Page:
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I want to be able to do this:

@Controller
@RequestMapping("/#{handlerMappingPaths.security}/*")
public class SecurityController {
  etc

  //for instance, to resuse the value as a base for the folder resolution     
  @Value("#{handlerMappingPaths.security}/")
  public String RESOURCE_FOLDER;

  @RequestMapping(value="/signin-again", method = RequestMethod.GET)
    public String signinAgainHandler() {
        return RESOURCE_FOLDER + "signin_again";
    }
}

this doesn't appear to work now, am I missing something?

share|improve this question
    
to clarify, the spel expression works just fine with the @value annotation for setting the value of "RESOURCE_FOLDER", but it won't work in the @RequestMapping annotation – chrismarx Jul 19 '10 at 18:08

One way you can find out things like this is to have a look yourself. This is an example for eclipse, but it should work similarly for other IDEs:

First of all, make sure you have the sources of the spring libraries you are using. This is easiest if you use maven, using the maven-eclipse-plugin or using m2eclipse.

Then, in Eclipse select Navigate -> Open Type.... Enter the type you are looking for (something like RequestMa* should do for lazy typers like myself). Enter / OK. Now right-click the class name in the source file and select References -> Project. In the search view, all uses of this class or annotation will appear.

One of them is DefaultAnnotationHandlerMapping.determineUrlsForHandlerMethods(Class, boolean), where this code snippet will tell you that expression language is not evaluated:

ReflectionUtils.doWithMethods(currentHandlerType, new ReflectionUtils.MethodCallback() {
    public void doWith(Method method) {
        RequestMapping mapping = AnnotationUtils.findAnnotation(
                                     method, RequestMapping.class);
        if (mapping != null) {
            String[] mappedPatterns = mapping.value();
            if (mappedPatterns.length > 0) {
                for (String mappedPattern : mappedPatterns) {
                    // this is where Expression Language would be parsed
                    // but it isn't, as you can see
                    if (!hasTypeLevelMapping && !mappedPattern.startsWith("/")) {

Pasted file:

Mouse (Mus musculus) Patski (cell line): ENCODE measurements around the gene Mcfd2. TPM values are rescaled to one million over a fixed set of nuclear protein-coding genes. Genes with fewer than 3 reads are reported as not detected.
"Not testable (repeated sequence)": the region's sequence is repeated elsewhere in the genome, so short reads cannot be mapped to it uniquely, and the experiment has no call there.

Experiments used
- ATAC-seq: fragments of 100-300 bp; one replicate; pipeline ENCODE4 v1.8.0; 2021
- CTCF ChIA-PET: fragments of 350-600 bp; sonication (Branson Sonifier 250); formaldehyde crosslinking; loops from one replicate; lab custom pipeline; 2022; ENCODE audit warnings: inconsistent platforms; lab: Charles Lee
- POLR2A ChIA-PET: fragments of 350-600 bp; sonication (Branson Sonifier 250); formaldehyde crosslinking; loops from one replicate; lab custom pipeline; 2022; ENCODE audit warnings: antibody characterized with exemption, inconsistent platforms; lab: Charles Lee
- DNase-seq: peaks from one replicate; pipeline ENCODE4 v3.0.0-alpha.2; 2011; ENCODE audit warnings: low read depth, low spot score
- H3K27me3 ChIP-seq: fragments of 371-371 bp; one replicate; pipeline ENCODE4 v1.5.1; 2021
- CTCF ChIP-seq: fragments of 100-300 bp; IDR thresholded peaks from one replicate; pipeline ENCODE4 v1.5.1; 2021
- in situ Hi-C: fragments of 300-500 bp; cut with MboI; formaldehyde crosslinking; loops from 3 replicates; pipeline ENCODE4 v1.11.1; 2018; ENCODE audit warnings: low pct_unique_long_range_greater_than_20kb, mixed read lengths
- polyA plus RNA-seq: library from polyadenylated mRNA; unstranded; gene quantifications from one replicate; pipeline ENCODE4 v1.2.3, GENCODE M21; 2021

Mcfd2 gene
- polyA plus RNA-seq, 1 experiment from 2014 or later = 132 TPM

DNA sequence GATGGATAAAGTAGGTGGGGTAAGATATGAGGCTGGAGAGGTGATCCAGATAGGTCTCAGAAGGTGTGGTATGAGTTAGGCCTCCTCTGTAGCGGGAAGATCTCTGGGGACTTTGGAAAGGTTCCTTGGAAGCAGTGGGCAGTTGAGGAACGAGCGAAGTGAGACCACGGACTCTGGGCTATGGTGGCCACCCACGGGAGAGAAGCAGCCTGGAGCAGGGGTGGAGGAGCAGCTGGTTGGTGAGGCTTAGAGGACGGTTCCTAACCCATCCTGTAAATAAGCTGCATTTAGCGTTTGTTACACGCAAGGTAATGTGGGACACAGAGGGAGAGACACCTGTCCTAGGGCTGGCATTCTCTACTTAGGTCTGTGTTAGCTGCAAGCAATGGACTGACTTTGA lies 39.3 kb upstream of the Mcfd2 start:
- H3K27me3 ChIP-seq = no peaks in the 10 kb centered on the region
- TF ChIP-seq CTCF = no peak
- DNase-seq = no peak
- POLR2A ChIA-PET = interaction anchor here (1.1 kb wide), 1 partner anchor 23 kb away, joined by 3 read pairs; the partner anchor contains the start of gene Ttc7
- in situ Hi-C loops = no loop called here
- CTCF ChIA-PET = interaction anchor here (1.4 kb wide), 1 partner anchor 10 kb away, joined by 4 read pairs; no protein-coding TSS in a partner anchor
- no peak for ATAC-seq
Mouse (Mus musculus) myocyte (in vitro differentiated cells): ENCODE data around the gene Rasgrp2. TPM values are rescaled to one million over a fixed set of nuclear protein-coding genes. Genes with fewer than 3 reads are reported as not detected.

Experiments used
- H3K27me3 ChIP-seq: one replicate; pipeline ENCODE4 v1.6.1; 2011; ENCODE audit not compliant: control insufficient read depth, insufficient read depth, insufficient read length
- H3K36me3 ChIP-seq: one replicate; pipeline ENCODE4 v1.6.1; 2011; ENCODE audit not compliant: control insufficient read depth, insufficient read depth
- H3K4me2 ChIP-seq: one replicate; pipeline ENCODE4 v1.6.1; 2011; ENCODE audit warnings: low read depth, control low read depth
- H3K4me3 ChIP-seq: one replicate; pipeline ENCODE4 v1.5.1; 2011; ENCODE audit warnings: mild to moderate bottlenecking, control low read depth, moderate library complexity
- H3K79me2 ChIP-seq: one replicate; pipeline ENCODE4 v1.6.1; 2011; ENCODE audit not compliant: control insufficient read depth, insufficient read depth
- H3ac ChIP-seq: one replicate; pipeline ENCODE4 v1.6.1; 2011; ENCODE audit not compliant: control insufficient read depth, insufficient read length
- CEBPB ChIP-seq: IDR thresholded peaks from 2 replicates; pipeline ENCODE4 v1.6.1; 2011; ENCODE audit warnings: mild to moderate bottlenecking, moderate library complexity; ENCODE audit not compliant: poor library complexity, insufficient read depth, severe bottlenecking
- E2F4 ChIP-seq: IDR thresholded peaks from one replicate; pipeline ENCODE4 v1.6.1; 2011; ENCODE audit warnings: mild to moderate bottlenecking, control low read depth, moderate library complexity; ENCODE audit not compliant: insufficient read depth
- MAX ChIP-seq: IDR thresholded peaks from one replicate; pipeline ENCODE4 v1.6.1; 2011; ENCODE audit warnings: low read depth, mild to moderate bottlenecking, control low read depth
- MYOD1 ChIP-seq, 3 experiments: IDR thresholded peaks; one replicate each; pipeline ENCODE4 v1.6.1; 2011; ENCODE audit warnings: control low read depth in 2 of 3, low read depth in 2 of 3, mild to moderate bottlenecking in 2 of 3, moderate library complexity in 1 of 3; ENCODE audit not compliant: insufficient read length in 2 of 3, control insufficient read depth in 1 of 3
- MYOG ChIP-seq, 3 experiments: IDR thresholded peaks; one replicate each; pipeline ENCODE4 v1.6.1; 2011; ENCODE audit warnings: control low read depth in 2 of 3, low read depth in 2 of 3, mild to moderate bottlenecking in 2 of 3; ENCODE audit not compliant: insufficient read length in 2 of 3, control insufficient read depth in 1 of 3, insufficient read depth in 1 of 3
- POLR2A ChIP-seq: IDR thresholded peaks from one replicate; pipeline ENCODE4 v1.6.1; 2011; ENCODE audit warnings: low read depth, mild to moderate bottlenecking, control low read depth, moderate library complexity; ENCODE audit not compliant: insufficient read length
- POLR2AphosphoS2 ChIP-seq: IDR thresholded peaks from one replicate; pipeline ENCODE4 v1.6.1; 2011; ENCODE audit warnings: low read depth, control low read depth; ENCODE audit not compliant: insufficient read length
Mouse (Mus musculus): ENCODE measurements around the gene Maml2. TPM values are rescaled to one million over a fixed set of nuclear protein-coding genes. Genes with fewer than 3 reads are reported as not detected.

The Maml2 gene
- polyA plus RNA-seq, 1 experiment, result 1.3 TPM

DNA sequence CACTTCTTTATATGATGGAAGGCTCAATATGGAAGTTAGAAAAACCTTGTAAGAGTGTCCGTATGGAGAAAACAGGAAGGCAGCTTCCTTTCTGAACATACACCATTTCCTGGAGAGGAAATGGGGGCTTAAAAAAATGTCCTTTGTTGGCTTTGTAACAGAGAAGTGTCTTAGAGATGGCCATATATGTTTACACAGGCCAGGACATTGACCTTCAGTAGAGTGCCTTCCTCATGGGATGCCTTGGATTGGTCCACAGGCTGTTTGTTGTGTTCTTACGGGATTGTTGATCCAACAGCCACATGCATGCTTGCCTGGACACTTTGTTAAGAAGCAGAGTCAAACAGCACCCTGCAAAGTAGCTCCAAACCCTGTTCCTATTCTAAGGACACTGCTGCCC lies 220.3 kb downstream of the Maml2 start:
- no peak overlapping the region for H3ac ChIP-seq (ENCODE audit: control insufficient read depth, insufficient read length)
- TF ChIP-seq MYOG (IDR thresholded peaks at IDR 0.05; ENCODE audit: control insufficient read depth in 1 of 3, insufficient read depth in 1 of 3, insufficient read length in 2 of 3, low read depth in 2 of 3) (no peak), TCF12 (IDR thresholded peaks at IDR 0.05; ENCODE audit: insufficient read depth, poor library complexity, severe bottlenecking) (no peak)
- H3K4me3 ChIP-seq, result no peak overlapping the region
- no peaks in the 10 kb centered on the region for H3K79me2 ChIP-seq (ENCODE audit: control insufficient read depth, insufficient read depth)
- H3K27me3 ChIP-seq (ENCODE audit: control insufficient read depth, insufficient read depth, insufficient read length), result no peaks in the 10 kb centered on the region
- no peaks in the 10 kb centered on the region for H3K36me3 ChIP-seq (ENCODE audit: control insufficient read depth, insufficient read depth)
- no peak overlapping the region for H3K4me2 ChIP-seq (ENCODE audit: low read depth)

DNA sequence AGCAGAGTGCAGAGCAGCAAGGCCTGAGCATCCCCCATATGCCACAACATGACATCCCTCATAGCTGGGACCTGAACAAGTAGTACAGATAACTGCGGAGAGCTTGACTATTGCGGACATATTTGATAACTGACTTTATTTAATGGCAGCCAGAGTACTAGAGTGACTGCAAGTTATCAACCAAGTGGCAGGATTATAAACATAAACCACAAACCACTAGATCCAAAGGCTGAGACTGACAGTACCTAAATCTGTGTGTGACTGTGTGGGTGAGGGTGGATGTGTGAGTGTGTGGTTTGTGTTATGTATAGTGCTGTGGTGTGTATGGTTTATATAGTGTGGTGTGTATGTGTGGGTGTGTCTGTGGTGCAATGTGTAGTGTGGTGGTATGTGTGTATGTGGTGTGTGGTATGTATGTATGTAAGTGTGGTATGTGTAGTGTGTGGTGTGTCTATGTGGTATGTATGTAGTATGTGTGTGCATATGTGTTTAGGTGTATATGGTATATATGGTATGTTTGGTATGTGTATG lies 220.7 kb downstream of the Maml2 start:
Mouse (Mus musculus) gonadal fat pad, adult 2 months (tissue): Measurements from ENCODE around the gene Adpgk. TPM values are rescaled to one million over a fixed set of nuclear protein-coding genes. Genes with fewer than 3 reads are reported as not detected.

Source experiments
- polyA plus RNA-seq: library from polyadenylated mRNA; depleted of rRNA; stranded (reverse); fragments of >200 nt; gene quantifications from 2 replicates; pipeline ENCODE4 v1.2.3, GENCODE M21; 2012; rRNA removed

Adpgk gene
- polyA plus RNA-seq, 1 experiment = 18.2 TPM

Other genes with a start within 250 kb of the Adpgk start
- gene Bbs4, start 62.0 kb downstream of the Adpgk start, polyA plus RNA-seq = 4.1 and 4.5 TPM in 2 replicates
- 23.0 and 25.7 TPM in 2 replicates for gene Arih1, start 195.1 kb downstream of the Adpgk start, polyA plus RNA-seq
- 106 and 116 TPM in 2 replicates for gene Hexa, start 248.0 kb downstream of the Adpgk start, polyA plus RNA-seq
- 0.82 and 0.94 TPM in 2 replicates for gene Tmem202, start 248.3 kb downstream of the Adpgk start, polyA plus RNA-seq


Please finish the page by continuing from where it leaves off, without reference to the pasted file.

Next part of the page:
mappedPattern = "/" + mappedPattern;
                    }
                    addUrlsForPath(urls, mappedPattern);
                }
            }
            else if (hasTypeLevelMapping) {
                urls.add(null);
            }
        }
    }
}, ReflectionUtils.USER_DECLARED_METHODS);

Remember, it's called Open Source. There's no point in using Open Source Software if you don't try to understand what you are using.

share|improve this answer
5  
thank you for the answer, but please save your disparagement, you have no idea what a poster has tried or not tried- – chrismarx Sep 27 '10 at 18:31
2  
@chris True, and don't take this personally, either. SO answers are targeted at a larger audience than just the OP. I was making a general observation that was perhaps unjustified in your case – Sean Patrick Floyd Sep 27 '10 at 18:41
    
last line = pure GOLD.!! – Anuj Dec 10 '13 at 11:14
up vote 0 down vote accepted

@Sean answered the question of whether spring supported this, but I also wanted to answer the question of just generally how not to duplicate configuration when using annotations. Turns out this is possible using static imports, as in:

import static com.test.util.RequestMappingConstants.SECURITY_CONTROLLER_PATH

@Controller
@RequestMapping("/" + SECURITY_CONTROLLER_PATH + "/*")
public class SecurityController {
  etc

  //for instance, to resuse the value as a base for the folder resolution     
  public String RESOURCE_FOLDER = SECURITY_CONTROLLER_PATH + "/";

  @RequestMapping(value="/signin-again", method = RequestMethod.GET)
    public String signinAgainHandler() {
        return RESOURCE_FOLDER + "signin_again";
    }
}
share|improve this answer

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